COVID-19 Information

What you should know

What is the coronavirus?

[Updated 3.13.2020}

Coronaviruses are a large group of viruses that are common among animals. In rare cases, they can be transmitted to humans and spread between people. Coronavirus COVID-19 reported illnesses have ranged from mild to severe, including illness resulting in death. While information so far suggests that most COVID-19 illness is mild, a report out of China suggests serious illness occurs in 16% of cases. Older people and people with certain underlying health conditions like heart disease, lung disease and diabetes, for example, seem to be at greater risk of serious illness.

On March 11, 2020 WHO publicly characterized COVID-19 as a pandemic. According to the WHO, a pandemic is declared when a new disease for which people do not have immunity spreads around the world beyond expectations.

How it spreads 

[Updated 3.6.2020]

The virus is thought to spread mainly from person-to-person.

  • Between people who are in close contact with one another (within about 6 feet).
  • Through respiratory droplets produced when an infected person coughs or sneezes.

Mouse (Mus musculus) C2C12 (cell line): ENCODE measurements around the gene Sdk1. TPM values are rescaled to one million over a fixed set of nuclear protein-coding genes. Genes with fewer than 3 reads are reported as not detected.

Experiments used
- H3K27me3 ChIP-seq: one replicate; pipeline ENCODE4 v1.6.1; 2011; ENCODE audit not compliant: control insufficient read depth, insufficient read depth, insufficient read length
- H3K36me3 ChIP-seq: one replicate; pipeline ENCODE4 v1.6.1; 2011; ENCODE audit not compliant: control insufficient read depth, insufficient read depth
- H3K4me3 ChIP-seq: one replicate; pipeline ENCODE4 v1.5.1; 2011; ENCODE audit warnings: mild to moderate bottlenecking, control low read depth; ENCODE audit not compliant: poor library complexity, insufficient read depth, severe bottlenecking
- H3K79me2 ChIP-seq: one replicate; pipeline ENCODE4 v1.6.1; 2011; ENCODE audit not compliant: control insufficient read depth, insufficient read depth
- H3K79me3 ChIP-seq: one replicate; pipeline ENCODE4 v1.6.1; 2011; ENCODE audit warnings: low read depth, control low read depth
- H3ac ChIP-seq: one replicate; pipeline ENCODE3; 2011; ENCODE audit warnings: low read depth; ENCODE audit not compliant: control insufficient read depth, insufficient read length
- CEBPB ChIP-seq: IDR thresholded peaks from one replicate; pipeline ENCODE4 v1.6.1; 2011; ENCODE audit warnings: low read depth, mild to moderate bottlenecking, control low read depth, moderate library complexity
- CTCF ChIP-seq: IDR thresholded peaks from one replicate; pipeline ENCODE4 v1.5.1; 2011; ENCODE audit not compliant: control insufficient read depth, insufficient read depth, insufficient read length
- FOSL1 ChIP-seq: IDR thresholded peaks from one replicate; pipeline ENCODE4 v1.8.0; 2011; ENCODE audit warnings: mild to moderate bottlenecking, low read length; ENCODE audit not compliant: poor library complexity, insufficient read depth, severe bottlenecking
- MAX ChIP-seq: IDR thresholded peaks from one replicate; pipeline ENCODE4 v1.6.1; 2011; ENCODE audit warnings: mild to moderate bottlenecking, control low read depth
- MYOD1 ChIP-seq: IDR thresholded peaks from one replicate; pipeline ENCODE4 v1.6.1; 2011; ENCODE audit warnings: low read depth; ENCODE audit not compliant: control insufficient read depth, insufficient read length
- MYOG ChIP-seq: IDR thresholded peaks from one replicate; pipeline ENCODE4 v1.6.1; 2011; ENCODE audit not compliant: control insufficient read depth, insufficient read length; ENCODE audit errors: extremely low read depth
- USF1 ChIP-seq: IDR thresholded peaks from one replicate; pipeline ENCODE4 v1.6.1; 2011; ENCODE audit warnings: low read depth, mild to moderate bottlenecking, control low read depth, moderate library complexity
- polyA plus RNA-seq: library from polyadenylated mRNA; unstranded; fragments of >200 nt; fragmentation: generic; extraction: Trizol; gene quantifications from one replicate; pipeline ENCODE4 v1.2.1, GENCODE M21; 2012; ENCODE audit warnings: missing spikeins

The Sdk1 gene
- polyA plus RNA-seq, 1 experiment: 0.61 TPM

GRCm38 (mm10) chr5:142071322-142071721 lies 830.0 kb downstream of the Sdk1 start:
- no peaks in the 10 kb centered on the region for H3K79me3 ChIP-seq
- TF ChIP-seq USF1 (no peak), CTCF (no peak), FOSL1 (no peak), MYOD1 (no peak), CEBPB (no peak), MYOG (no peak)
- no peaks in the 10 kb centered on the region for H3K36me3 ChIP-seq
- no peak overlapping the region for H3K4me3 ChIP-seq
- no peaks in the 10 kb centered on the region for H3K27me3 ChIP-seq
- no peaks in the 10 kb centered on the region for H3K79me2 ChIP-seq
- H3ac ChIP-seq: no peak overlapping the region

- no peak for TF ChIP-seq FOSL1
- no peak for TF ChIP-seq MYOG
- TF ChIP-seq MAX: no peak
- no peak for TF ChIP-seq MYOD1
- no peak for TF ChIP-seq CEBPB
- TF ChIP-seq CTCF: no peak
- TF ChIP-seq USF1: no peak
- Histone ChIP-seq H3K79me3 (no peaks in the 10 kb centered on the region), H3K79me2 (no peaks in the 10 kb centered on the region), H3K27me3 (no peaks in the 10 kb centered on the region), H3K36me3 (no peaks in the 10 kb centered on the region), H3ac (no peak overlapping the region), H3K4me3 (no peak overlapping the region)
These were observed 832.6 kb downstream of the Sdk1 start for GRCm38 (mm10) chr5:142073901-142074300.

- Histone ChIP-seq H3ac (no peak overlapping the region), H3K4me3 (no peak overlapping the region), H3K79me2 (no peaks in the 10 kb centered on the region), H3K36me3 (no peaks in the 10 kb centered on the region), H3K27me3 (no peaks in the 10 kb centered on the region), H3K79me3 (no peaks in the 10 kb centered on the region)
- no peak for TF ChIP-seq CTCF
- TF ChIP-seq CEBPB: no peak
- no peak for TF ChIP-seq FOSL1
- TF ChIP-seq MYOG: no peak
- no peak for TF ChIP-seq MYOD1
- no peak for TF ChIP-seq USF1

These droplets can land in the mouths or noses of people who are nearby or possibly be inhaled into the lungs. People are thought to be most contagious when they are most symptomatic (the sickest). Some spread might be possible before people show symptoms; there have been reports of this occurring with this new coronavirus, but this is not thought to be the main way the virus spreads. It may be possible that a person can get COVID-19 by touching a surface or object that has the virus on it and then touching their own mouth, nose, or possibly their eyes, but this is not thought to be the main way the virus spreads.

Symptoms

Reported illnesses have ranged from mild symptoms to severe illness and death for confirmed coronavirus disease 2019 (COVID-19) cases. Symptoms may appear 2-14 days after exposure:

  • Fever
  • Cough
  • Shortness of breath

Risk groups

[Updated 3.6.2020]

People with a weakened immune system, older people and people with certain underlying health conditions like heart disease, lung disease and diabetes, for example, seem to be at greater risk of serious illness. For those, there’s a chance the virus could cause a more serious respiratory tract illness like pneumonia or bronchitis.